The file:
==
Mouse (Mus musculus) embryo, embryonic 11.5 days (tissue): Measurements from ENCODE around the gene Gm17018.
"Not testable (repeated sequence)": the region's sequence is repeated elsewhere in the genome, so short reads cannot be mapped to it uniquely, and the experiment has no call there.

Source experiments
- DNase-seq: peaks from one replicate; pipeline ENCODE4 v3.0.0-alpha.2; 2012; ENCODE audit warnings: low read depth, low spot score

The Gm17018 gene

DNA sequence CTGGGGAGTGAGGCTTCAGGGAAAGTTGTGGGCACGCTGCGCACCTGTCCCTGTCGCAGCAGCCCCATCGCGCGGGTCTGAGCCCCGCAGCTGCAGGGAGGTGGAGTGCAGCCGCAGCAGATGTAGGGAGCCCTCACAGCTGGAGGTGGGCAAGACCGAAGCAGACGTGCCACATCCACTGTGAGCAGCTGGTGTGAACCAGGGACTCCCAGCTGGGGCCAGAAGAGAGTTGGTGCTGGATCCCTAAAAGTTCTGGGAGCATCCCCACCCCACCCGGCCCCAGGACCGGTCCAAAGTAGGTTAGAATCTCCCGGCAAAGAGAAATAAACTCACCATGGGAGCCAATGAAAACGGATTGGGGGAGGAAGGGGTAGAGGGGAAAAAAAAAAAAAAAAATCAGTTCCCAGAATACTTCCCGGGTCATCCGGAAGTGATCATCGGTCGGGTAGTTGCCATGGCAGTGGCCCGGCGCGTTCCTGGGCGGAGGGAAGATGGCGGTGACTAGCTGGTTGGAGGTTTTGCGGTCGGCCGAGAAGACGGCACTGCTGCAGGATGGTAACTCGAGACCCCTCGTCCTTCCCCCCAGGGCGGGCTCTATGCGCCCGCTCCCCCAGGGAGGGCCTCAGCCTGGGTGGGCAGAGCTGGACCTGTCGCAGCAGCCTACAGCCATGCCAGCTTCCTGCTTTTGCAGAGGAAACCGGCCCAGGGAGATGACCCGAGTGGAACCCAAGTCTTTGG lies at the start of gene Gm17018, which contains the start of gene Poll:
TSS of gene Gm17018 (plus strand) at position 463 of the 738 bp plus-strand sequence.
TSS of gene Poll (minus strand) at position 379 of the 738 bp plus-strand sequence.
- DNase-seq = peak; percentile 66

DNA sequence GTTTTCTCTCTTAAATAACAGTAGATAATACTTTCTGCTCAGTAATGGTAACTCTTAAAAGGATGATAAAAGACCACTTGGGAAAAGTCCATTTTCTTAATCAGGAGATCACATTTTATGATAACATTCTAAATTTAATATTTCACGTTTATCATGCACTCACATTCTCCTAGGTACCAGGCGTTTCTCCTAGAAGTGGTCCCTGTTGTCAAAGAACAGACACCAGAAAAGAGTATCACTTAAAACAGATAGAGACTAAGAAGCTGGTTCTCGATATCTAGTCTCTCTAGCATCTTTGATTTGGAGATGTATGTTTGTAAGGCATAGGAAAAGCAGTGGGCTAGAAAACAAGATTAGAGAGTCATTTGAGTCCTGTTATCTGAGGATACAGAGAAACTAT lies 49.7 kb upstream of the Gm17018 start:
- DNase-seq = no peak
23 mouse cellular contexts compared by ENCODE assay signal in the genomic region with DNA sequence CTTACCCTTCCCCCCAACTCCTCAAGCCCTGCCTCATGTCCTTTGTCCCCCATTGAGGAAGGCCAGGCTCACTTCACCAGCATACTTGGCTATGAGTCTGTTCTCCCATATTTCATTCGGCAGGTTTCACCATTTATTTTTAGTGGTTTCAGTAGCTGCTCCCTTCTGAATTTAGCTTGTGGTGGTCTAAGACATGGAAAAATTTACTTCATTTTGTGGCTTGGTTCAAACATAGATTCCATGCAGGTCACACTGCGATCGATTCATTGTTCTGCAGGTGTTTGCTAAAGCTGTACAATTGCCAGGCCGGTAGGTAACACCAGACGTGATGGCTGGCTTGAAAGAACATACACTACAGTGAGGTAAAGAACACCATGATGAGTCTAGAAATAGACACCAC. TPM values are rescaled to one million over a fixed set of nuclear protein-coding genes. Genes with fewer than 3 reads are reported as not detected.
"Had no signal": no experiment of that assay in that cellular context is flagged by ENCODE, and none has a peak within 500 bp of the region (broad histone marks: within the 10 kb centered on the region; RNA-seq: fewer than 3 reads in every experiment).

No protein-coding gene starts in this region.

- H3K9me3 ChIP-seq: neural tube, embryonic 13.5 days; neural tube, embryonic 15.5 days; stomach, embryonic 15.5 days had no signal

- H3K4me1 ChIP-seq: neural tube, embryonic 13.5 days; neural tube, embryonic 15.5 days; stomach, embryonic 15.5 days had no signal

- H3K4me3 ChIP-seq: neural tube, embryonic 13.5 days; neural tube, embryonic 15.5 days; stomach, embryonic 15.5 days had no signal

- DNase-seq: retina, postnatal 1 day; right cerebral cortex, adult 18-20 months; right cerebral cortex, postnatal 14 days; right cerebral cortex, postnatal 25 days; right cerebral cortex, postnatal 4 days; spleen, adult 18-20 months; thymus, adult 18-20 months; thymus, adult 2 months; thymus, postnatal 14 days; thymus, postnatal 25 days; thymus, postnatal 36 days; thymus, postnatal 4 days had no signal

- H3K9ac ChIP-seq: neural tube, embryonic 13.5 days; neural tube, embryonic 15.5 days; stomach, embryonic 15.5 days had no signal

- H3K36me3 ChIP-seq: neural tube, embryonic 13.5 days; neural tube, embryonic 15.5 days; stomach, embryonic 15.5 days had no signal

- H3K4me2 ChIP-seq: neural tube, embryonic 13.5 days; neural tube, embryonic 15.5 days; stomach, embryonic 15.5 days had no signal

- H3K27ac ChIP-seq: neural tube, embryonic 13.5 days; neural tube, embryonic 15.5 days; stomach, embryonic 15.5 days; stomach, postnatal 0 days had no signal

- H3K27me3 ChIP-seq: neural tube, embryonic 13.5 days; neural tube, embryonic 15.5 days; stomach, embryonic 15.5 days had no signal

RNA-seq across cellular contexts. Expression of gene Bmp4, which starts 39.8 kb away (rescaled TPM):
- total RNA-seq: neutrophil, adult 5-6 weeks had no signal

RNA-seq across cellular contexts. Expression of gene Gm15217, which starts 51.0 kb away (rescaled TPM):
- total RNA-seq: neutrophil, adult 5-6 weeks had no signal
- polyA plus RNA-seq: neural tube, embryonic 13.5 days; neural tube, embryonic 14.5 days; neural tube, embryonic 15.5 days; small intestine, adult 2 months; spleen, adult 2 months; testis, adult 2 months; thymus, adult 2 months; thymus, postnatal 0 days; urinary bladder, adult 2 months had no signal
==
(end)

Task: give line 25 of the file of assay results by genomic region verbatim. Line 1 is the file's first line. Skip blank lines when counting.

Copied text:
- total RNA-seq: neutrophil, adult 5-6 weeks had no signal